6 posts tagged "Stephane Marais"
Throwback Thursday is a new feature on Beauty Counter in which we pore over the pages of our favorite glossies from decades past in search of a little modern-day makeup and hair inspiration.
The Model: Nadja Auermann
The Moment: Ear painting
The Motivation: Following a few seasons of 3-D makeup on the runway that has seen everything from sequins, rhinestones, paper cutouts, lace, and tulle double as eyeliner, mascara, and brow pencils, we’ve been semi-conditioned to think outside the box when it comes to defining the medium of makeup. But Peter Philips further expanded on the traditional idea of “face painting” by bedazzling nine models’ ears backstage at Dries Van Noten for Fall. You could say an emphasis on ear embellishment started last season, when side-slicked hair turned up at Rodarte to show off Game of Thrones-inspired dragon cuffs—although Stéphane Marais might beg to differ. The famed makeup artist gave model Nadja Auermann the silver treatment two decades ago for a 1994 issue of Harper’s Bazaar. What’s that they say about fashion—and beauty—being cyclical?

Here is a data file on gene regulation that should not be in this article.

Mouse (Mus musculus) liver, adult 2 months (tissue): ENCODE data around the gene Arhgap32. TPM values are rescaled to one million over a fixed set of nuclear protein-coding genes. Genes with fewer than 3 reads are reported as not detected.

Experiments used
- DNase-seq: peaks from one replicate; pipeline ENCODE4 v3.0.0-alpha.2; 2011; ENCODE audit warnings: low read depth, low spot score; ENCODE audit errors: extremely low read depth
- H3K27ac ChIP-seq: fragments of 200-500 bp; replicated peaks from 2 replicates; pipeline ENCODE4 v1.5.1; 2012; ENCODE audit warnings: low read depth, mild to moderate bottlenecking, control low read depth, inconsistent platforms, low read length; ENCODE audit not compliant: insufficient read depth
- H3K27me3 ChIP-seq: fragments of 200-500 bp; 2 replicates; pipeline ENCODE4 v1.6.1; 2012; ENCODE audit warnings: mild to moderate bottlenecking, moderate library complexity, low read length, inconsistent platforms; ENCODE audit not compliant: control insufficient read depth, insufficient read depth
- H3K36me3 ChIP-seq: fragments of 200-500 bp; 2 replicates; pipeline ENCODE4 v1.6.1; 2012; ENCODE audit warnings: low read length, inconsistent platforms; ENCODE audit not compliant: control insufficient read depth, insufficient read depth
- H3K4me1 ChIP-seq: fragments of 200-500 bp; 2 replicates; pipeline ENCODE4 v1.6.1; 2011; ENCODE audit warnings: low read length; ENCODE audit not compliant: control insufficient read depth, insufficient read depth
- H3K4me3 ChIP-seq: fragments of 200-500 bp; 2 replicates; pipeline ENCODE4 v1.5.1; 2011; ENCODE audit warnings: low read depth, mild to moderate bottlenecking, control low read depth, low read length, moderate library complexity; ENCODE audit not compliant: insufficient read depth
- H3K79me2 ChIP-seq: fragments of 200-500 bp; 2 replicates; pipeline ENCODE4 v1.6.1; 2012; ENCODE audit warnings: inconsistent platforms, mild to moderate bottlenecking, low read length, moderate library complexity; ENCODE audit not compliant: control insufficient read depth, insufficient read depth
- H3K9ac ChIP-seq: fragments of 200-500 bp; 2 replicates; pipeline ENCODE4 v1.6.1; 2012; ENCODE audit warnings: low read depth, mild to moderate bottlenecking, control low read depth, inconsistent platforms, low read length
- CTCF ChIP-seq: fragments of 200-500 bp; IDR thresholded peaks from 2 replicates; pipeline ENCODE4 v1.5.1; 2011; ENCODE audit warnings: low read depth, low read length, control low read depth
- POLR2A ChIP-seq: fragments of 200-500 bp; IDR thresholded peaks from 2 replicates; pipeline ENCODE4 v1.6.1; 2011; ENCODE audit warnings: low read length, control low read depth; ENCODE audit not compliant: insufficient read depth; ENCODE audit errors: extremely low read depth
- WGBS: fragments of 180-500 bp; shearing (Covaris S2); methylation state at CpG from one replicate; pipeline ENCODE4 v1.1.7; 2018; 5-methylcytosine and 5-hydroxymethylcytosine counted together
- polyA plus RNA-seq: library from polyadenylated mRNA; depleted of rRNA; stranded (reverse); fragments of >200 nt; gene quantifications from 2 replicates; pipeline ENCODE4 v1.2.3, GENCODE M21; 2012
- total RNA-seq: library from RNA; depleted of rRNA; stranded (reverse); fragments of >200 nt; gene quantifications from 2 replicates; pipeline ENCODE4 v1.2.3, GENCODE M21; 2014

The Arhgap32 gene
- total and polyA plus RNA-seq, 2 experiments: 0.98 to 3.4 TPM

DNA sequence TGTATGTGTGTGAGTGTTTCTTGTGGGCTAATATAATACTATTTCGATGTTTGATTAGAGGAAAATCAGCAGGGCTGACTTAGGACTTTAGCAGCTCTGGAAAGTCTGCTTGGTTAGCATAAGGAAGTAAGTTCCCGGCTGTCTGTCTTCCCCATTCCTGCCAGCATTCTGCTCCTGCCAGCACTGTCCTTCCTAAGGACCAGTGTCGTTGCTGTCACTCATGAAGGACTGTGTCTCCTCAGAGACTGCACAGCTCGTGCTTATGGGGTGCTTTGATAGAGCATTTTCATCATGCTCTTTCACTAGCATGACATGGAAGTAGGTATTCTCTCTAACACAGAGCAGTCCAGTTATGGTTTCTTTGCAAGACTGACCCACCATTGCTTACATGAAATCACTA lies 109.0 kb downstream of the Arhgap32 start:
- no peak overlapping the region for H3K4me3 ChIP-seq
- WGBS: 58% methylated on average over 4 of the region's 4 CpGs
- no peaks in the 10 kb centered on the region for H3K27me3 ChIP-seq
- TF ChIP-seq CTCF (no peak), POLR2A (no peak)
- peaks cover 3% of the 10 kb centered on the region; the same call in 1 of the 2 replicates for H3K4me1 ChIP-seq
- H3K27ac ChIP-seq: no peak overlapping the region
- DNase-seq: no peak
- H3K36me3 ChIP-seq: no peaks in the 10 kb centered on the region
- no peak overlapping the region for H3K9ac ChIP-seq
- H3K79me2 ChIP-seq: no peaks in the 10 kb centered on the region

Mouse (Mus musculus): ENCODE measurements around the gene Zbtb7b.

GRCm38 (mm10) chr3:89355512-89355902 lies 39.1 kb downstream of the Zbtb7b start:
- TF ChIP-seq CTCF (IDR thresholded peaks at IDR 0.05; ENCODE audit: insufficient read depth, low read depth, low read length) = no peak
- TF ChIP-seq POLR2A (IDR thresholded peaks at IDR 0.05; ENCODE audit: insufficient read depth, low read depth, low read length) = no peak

When charged with the kind of daunting task that he was given last night at Jean Paul Gaultier, makeup artist Stephane Marais brings his usual product arsenal with him—as well as a few additions. “It’s like Ben Nye,” the makeup artist explained, name-dropping the popular American professional line when describing Maq Pro, a similarly conceived company based in Paris. “MAC Pro?” we asked, perplexed, knowing full well that a fairly large, internationally recognized face-painting operation already exists with that name. “Maq Pro with a Q. They make a lot of colors,” Marais elaborated of the brand founded by the famous French cinema makeup artist Michel Deruelle. Handing us its Fond de Teint complexion correcting stick, Marais explained that he planned to take a little artistic liberty with at least one model in Gaultier’s eighties tribute band. “I’m going to give her skin a blue-black tint,” he said, motioning to a tearsheet of Jean Paul Goude’s 1981 Blue-Black in Black on Brown portrait of Grace Jones in which the photographer gave his flat-topped muse indigo contours. “Only Ajak [gets it],” Marais said of Ajak Deng, one of five catwalkers to play Grace Jones on the runway. It made for a pretty cool show highlight—and as we managed to locate the Maq Pro boutique at 2 Ter rue Alasseur in Paris, it also provided us with another “extracurricular activity” (read: shopping excursion) to add to our schedule for the week.